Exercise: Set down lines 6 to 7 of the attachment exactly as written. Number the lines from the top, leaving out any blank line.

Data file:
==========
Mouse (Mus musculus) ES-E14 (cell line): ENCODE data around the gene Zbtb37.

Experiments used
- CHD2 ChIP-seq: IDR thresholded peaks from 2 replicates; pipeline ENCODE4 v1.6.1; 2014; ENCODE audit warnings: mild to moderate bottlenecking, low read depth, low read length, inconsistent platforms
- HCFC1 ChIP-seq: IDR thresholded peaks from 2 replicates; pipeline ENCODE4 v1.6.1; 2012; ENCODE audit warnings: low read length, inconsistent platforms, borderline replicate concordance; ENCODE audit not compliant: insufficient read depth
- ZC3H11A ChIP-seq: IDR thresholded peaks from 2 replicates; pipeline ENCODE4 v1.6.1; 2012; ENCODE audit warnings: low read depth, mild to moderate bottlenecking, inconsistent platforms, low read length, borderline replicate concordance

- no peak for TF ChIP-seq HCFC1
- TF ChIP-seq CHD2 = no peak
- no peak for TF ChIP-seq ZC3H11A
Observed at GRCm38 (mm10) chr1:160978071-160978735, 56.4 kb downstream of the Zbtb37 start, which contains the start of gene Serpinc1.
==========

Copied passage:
- no peak for TF ChIP-seq HCFC1
- TF ChIP-seq CHD2 = no peak